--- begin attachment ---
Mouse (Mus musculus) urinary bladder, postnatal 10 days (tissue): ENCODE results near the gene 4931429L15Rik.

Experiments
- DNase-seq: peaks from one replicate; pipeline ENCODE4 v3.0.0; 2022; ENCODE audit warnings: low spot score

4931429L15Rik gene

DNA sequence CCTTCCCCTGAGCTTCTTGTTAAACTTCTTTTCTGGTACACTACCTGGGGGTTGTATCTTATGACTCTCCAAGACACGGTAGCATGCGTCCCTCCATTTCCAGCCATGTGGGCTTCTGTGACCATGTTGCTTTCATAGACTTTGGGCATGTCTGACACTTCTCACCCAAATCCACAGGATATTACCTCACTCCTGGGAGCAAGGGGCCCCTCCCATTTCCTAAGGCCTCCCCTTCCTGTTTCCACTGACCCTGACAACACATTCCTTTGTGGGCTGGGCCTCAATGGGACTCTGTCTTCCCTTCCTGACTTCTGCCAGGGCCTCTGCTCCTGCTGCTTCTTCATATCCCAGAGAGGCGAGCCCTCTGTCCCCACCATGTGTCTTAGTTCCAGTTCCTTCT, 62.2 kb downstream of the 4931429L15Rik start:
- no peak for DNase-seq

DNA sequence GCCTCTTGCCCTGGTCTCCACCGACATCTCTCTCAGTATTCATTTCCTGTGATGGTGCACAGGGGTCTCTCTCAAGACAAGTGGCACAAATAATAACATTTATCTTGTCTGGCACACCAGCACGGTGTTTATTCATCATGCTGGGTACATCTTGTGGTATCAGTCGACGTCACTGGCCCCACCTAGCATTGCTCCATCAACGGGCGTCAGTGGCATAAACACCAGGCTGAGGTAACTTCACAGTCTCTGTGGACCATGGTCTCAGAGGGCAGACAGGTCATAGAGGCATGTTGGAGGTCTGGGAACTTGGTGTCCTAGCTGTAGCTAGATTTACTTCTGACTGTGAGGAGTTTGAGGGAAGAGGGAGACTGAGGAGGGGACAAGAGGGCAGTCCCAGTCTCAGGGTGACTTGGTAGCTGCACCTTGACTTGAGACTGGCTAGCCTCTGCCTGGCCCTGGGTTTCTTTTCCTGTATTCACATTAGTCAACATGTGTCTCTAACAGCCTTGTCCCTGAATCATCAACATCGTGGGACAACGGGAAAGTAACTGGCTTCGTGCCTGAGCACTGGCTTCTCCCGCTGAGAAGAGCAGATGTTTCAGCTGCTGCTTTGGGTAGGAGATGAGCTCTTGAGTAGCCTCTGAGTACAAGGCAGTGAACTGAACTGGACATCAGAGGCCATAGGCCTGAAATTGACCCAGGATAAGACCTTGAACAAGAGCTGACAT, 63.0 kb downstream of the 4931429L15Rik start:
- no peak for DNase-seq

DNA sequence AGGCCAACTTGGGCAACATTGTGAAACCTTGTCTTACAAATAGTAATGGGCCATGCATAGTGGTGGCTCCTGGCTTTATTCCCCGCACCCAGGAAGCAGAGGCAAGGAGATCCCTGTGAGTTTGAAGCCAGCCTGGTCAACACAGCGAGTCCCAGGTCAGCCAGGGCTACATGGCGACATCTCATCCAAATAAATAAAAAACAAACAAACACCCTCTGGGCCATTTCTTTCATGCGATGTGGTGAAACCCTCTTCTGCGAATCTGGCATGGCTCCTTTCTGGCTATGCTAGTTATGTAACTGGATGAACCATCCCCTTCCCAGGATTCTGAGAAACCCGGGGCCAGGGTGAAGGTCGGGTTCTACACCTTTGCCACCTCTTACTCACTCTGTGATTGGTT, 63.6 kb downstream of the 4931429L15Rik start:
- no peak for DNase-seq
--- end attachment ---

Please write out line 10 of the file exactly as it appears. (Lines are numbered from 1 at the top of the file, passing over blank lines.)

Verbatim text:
- no peak for DNase-seq